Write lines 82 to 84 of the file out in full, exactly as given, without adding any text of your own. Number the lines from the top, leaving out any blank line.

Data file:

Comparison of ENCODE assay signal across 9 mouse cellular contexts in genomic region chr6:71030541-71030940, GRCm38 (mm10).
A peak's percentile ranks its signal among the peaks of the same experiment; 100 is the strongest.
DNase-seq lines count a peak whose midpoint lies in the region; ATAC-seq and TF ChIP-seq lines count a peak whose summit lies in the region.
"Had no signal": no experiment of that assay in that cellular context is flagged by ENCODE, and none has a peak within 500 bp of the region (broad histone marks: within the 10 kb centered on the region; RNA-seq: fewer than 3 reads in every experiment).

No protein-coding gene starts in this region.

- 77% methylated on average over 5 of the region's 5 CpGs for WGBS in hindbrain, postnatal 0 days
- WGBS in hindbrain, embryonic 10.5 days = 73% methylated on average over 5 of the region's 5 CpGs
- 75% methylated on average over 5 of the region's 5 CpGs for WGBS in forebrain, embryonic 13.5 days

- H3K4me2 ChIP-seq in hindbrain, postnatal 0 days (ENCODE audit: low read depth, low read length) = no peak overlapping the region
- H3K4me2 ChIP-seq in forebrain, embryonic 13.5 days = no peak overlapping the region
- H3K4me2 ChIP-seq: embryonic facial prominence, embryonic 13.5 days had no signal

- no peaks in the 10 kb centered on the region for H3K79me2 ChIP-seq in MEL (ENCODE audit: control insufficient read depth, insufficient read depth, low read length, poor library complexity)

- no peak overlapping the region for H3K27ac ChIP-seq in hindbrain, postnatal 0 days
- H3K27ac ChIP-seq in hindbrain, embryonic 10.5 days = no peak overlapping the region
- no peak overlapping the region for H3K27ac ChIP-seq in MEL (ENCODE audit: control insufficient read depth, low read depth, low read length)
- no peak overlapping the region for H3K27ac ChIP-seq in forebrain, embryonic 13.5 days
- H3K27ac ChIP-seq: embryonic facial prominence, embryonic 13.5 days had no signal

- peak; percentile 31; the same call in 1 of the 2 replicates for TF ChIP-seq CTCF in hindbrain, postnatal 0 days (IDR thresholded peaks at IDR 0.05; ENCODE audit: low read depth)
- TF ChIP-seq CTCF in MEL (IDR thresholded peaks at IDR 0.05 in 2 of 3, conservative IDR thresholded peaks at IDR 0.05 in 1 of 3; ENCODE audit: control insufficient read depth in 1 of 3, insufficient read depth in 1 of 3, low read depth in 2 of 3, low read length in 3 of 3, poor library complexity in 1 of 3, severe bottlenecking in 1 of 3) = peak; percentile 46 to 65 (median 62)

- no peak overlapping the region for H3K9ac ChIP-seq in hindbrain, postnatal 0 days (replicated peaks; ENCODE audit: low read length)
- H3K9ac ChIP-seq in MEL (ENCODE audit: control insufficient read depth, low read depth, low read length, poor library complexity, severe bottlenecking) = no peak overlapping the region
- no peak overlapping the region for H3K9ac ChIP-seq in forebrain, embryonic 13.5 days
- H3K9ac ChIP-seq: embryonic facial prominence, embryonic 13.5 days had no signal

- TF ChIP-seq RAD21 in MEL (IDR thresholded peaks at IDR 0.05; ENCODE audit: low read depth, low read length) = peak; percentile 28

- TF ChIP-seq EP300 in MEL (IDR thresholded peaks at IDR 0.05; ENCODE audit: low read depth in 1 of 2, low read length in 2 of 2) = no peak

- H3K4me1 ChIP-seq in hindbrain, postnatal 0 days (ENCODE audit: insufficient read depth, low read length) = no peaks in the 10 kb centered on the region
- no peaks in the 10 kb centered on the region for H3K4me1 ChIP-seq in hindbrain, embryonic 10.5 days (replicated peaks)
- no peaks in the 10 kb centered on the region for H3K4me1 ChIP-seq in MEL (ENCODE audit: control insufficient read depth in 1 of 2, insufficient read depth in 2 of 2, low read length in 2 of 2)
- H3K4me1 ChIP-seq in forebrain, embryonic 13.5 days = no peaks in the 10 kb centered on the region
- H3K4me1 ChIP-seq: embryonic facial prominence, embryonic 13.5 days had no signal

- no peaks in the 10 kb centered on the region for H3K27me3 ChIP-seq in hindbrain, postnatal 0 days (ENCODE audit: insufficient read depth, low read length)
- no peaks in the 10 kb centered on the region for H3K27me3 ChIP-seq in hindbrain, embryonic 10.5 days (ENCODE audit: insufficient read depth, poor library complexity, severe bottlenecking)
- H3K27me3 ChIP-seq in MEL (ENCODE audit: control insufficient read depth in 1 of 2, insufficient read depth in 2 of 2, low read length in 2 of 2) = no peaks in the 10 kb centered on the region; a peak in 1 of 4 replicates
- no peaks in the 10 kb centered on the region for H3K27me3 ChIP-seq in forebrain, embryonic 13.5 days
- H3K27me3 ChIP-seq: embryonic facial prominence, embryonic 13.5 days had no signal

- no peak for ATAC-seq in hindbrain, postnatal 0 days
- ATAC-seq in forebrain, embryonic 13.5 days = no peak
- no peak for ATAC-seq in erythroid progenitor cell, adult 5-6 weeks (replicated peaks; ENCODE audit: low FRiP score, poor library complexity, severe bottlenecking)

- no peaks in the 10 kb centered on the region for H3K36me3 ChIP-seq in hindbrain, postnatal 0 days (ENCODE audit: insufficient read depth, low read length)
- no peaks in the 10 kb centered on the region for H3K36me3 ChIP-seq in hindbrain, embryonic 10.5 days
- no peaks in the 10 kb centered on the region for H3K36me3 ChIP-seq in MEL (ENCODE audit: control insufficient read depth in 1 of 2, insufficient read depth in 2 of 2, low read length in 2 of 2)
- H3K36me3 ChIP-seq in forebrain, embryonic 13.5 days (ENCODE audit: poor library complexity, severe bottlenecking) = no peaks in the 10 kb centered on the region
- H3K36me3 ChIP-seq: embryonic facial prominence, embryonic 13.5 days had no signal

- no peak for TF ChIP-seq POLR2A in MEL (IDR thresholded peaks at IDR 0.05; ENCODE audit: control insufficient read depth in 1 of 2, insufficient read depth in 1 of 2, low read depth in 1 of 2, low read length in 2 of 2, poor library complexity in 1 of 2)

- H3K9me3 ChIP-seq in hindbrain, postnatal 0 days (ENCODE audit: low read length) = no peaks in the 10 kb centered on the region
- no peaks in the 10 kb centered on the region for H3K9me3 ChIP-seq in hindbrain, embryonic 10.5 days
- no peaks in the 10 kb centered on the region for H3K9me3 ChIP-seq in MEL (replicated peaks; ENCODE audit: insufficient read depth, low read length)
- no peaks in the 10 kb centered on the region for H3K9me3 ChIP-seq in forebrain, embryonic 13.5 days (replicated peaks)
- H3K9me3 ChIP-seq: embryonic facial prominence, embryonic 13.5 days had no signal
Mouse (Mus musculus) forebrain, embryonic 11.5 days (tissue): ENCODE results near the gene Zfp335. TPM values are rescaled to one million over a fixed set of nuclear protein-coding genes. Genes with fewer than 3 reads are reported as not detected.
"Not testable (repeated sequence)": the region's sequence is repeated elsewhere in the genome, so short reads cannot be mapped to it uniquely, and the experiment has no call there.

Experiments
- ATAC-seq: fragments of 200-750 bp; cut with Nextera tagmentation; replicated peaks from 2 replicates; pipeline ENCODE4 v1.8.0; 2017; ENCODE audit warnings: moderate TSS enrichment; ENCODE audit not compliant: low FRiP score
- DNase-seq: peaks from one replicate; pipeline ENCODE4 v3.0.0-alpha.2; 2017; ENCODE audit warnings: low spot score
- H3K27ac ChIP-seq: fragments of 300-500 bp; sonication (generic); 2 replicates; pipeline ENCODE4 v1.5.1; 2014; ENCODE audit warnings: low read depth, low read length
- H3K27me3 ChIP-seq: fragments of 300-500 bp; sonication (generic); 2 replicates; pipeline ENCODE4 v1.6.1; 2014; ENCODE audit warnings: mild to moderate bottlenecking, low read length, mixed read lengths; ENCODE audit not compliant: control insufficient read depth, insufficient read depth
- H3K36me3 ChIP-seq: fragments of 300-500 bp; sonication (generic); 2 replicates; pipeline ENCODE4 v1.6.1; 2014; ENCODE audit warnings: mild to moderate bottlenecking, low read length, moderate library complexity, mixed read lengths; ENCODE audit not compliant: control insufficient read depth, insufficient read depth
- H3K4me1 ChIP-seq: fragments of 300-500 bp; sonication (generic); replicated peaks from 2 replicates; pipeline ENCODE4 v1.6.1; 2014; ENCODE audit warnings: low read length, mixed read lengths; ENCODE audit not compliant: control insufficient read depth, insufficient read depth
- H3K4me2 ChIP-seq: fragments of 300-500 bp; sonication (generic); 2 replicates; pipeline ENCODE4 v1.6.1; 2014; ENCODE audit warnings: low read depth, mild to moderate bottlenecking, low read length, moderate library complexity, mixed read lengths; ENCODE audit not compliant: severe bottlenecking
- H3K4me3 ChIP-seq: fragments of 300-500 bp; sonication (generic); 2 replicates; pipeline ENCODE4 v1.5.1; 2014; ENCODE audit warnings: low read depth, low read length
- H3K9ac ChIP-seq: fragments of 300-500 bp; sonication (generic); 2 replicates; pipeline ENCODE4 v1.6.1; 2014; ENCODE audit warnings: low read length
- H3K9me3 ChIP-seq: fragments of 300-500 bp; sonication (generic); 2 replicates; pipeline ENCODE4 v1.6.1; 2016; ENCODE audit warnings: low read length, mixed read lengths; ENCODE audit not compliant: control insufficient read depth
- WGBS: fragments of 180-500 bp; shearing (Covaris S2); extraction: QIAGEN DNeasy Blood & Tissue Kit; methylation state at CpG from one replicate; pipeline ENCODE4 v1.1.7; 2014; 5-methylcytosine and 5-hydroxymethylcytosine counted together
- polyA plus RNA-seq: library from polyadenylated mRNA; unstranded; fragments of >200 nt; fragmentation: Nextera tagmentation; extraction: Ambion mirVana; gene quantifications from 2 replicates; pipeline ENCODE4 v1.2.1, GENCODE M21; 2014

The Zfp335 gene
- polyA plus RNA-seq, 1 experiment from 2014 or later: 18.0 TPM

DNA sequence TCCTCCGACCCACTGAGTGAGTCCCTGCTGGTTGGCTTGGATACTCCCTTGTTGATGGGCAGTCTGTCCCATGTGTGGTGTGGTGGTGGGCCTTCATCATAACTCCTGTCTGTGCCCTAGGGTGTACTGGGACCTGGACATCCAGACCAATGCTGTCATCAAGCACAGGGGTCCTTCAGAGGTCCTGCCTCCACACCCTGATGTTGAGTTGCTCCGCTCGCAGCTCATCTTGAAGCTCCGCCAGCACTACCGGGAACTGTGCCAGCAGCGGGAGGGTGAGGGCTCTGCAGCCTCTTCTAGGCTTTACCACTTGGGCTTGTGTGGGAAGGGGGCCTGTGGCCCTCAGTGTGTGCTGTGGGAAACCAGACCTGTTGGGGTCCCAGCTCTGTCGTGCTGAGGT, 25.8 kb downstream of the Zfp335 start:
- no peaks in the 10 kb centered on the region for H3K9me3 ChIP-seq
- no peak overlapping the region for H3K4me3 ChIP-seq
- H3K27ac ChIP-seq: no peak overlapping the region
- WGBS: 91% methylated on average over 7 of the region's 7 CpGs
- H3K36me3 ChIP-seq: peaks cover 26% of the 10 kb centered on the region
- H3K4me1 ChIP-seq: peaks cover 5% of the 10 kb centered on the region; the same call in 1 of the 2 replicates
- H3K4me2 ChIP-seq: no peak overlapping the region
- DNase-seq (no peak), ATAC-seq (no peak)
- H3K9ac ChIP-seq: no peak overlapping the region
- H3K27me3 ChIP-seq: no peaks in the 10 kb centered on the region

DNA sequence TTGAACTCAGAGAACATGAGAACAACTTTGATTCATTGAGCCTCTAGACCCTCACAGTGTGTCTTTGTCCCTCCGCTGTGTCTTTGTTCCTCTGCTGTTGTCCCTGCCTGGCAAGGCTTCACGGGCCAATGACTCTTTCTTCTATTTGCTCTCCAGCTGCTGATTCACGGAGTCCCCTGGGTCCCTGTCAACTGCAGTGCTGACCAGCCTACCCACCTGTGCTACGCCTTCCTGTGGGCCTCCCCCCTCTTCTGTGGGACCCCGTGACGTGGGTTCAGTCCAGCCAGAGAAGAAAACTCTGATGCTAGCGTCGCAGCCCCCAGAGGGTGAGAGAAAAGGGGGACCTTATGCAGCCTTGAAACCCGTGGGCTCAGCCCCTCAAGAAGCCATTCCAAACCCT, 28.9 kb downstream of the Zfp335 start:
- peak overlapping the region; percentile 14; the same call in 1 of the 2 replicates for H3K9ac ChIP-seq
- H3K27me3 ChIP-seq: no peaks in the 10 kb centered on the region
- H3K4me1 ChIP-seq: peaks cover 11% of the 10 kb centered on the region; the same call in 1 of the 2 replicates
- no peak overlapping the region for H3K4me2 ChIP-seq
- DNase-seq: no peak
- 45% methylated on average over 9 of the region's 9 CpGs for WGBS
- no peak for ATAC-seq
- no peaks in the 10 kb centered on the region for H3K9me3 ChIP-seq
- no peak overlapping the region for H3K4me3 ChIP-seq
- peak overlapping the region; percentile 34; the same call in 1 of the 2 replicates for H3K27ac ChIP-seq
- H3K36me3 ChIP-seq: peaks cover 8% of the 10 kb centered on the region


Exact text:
- no peak overlapping the region for H3K4me2 ChIP-seq
- DNase-seq: no peak
- 45% methylated on average over 9 of the region's 9 CpGs for WGBS